In the new millennium, Lee shifted away from the body to human desires for utopia. 'Mon grand récit', an ongoing series since 2005, features futuristic ruins and landscapes comprised of small-scale railways, LED signs and architectural structures. Perched on skeletal frameworks, Lee's landscapes are a fragile mass that could collapse in a matter of seconds—as unrealised hopes often do in utopias. Lee has also begun to incorporate reflective materials in her architectural installations, most notably in After Bruno Taut (Devotion to Drift) (2013)—a floating palace of crystal beads, chains and mirrors. Inspired by the futuristic ideals and works of Bruno Taut, a 20th-century German architect and the creator of the Glass Pavilion, Lee uses reflectivity to allude to utopian ideals as well as a means to think about military Korea, now several decades in the past.
Lee has regularly exhibited internationally at venues such as Art Sonje Center, Seoul (2012); Mori Art Museum, Tokyo (2012); Domus Artium 2002, Salamanca (2007); Museum of Contemporary Art Australia, Sydney (2004); the New Museum of Contemporary Art, New York (2002); and Musée d'Art Contemporain, Marseille (2002). Her work is also part of many public collections. These include Leeum, Samsung Museum of Art, Seoul; Los Angeles County Museum of Art; Mori Art Museum, Tokyo; National Gallery of Victoria, Melbourne; 4Leeum, Samsung Museum of Art, Seoul; National Gallery of Canada, Ottawa; and Yu-un, Obayashi Collection, Tokyo. She has had works included in the Biennale of Sydney (2016), Gwangju Biennale (2014), Taipei Biennial (2006–7) and Venice Biennale (1999). Today, the artist lives and works in Seoul, Korea.
The work of artist Lee Mingwei (李明維) is informed by the legacy of relational aesthetics. He is best known for his participatory installations based around everyday scenarios. Sometimes these installations involve direct and intimate contact with the artist himself in activities such as eating together, walking together or talking together. In such work he fosters a sense of trust, intimacy and self-awareness between the viewer and the gallery attendant (or artist), transforming the interaction between gallery-goer and art into a human moment between two people.
Lee is perhaps best known for Sonic Blossom (2013-present). For this work, first exhibited at the National Museum of Modern and Contemporary Art, Korea, a singer meanders through the gallery, eventually approaching a visitor and asking, 'May I give you a gift?'. Upon the visitor's acceptance of this request, the gallery performer sings to the visitor one of five lieder by Franz Schubert. The action sometimes led to very emotional exchanges. In an interview with Ocula Magazine in 2015, Lee said of the process, 'the receiver might start tearing up, sometimes it has affected the singer so much that they couldn't' finish the song.' In works such as this, Lee utilises generosity as a method of provoking intimacy within a white cube environment typically absent of such feelings.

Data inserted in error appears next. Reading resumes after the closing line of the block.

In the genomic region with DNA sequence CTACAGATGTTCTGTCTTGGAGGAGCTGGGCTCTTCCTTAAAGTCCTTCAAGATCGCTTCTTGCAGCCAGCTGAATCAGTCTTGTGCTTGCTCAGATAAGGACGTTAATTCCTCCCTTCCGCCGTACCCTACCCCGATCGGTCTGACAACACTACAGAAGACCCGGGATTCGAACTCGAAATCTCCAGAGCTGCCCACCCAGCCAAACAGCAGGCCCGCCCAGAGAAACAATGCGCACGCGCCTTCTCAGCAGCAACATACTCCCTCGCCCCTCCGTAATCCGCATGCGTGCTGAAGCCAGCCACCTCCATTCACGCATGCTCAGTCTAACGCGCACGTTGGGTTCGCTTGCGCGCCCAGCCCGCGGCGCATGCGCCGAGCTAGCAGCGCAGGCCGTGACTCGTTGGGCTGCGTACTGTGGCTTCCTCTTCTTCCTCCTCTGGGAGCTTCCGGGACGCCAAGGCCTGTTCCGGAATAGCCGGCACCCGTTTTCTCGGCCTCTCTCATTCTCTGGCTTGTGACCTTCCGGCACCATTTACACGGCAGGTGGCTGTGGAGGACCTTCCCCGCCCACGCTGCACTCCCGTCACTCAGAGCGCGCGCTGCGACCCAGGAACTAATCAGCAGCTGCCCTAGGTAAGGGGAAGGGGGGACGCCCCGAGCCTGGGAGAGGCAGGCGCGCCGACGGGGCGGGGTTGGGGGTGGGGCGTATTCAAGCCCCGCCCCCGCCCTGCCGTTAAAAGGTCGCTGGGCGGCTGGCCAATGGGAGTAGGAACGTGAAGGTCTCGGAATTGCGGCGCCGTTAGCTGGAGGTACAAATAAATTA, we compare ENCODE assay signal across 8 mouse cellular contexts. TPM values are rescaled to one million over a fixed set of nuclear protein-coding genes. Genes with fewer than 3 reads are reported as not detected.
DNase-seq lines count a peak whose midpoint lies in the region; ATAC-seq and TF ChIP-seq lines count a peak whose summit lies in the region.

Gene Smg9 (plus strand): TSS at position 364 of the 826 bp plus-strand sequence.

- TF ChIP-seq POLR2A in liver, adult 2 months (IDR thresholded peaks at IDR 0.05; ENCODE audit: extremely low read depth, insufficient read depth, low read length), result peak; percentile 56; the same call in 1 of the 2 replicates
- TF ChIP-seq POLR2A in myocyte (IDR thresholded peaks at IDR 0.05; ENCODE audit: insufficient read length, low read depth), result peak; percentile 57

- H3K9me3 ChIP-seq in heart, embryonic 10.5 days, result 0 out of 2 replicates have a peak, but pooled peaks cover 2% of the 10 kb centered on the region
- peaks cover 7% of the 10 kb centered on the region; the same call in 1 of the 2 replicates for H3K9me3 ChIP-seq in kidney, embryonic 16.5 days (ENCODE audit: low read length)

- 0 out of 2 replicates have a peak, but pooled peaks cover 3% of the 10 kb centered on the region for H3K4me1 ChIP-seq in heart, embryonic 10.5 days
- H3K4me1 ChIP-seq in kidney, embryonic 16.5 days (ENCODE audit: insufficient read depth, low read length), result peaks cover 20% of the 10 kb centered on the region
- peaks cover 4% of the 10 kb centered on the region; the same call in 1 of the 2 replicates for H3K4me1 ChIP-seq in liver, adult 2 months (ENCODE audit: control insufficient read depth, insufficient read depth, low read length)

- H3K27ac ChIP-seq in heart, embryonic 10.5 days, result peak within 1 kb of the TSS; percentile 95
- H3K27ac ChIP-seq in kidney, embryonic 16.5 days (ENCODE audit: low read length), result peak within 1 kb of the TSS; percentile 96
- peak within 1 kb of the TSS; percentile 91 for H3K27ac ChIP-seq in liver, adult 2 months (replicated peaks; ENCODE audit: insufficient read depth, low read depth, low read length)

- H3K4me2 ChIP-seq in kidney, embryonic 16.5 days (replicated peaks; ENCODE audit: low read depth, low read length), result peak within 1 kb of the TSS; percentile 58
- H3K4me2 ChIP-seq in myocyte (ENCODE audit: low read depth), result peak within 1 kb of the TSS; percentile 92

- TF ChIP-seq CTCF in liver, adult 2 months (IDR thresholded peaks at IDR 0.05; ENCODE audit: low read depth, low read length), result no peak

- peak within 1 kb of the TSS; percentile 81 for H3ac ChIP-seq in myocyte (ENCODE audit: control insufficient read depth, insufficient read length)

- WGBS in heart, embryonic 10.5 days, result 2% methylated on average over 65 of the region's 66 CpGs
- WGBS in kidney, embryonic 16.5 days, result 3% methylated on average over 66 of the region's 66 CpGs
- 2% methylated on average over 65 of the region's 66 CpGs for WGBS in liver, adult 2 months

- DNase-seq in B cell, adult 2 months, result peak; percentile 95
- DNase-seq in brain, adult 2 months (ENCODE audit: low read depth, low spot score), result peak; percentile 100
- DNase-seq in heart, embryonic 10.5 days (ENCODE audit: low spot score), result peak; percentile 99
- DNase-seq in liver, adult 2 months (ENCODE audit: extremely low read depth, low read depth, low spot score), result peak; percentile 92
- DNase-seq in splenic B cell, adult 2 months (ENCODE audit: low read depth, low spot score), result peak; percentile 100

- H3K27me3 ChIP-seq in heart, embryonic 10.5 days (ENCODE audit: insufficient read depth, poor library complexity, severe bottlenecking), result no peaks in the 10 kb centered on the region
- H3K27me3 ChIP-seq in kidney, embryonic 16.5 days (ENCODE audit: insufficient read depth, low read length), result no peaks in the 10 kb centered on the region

The framework Lee devises for his projects often stems from his personal experiences. Before the Twin Towers fell, Lee's partner worked in the north tower. For five hours after the buildings were attacked, Lee thought his partner was dead. Lee went home and pulled out all their clothing that needed to be repaired and started mending items. This was the inspiration for The Mending Project (2009). In The Mending Project, a gallery docent or the artist himself sits at a table in the gallery. The visitor brings a piece of clothing and sits on the other side of the table. The helper mends the clothing in a colour of the visitor's choice. The clothes are left attached to the spools of thread they were mended with and remain in the gallery until the end of the exhibition. As the clothes accumulate, the visitor becomes aware of the presence of a shared humanity between themselves and the other visitors—material existences and relationships that are built and repaired through time.
Lee's works do not only act generously toward the visitor, they also invite the visitor to be generous. In The Moving Garden (2009)—First created for La Biennale de Lyon—Lee provides colourful and fresh flowers and invites visitors to take a flower on two conditions: that they take a detour from their intended route away from the museum, and that they give it to a stranger who they felt would benefit from an unexpected act of kindness. Lee told Ocula Magazine, '...when you give something to a stranger it's seemingly a very easy gesture, but actually it's hard and full of different nuances.' In works such as The Mending Project, Lee challenges himself and the gallery docents to these acts of generosity, while in The Moving Garden, the challenge is put to the audience members themselves.
Lee received his MFA from Yale University in 1997. He lives and works between Paris and New York.